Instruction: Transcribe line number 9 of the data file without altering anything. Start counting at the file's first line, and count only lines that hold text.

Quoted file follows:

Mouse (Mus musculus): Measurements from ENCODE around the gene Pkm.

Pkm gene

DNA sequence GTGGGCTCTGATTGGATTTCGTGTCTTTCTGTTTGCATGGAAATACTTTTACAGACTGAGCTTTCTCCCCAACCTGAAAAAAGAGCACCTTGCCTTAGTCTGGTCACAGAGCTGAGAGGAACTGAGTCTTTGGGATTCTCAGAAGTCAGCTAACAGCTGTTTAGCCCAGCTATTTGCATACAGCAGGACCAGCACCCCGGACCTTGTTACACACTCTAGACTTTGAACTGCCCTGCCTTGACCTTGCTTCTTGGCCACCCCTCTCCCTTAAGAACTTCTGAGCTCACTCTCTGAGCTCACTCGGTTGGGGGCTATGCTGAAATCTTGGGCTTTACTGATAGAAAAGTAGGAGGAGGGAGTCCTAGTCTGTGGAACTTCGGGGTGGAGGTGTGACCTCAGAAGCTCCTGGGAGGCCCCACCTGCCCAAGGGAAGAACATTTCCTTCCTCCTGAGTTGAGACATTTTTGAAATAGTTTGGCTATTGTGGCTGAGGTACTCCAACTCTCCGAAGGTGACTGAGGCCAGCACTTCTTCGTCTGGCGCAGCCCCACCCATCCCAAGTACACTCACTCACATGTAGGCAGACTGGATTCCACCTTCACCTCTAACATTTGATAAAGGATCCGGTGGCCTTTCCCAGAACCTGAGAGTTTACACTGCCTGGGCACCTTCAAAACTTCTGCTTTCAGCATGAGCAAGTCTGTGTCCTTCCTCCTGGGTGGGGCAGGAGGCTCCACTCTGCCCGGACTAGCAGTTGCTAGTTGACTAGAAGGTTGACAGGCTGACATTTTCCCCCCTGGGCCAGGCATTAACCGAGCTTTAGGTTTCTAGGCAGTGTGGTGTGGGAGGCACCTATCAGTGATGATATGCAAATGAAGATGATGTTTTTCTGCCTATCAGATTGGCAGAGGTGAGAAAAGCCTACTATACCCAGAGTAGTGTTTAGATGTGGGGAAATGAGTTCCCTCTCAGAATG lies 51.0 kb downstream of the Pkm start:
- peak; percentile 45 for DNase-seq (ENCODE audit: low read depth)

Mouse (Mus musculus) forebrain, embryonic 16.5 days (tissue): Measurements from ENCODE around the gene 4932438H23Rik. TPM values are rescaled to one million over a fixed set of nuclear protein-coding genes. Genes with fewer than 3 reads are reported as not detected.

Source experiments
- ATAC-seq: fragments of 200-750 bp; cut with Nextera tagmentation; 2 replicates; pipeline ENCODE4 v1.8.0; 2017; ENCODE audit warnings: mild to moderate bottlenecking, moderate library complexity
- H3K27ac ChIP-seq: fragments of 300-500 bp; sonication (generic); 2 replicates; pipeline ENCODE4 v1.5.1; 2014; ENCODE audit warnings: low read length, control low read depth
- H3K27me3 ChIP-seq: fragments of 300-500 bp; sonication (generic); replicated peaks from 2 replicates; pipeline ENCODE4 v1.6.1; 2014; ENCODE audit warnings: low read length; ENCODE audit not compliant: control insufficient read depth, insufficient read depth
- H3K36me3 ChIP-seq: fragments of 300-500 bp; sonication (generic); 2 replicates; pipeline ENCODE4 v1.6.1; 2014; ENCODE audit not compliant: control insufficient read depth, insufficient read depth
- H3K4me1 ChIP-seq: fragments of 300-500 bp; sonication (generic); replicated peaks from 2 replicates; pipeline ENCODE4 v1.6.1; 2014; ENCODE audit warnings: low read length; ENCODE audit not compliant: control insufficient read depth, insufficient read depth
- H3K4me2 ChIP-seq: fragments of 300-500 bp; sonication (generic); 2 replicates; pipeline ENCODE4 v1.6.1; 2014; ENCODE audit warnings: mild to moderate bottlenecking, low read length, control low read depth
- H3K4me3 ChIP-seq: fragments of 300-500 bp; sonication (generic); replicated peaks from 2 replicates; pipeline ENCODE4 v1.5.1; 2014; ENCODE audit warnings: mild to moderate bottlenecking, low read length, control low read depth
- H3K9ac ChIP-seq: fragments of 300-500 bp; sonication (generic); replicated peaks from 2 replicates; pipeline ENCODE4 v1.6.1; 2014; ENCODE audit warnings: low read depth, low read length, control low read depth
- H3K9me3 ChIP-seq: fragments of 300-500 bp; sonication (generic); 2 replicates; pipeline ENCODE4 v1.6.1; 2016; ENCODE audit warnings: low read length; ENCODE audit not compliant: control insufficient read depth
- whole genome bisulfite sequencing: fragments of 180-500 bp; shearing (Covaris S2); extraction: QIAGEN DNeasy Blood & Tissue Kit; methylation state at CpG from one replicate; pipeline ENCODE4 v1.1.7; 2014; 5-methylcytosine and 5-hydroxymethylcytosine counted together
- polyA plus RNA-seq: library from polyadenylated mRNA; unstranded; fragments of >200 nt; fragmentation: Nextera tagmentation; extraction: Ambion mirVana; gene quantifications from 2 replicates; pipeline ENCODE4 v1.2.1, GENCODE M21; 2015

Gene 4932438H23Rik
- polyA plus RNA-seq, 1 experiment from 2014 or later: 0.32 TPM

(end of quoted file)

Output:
- H3K27me3 ChIP-seq: fragments of 300-500 bp; sonication (generic); replicated peaks from 2 replicates; pipeline ENCODE4 v1.6.1; 2014; ENCODE audit warnings: low read length; ENCODE audit not compliant: control insufficient read depth, insufficient read depth